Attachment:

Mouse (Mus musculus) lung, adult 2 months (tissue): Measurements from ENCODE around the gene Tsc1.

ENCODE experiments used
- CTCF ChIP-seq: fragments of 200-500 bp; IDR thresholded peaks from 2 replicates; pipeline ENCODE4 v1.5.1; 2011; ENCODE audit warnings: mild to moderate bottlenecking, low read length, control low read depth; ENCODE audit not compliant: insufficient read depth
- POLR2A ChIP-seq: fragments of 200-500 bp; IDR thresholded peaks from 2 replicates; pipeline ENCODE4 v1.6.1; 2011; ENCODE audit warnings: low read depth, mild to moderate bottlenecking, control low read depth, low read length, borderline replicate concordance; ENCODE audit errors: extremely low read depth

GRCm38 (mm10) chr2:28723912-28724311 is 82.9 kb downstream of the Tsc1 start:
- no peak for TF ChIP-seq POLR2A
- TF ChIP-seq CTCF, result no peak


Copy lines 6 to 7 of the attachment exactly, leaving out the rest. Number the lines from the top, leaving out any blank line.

- no peak for TF ChIP-seq POLR2A
- TF ChIP-seq CTCF, result no peak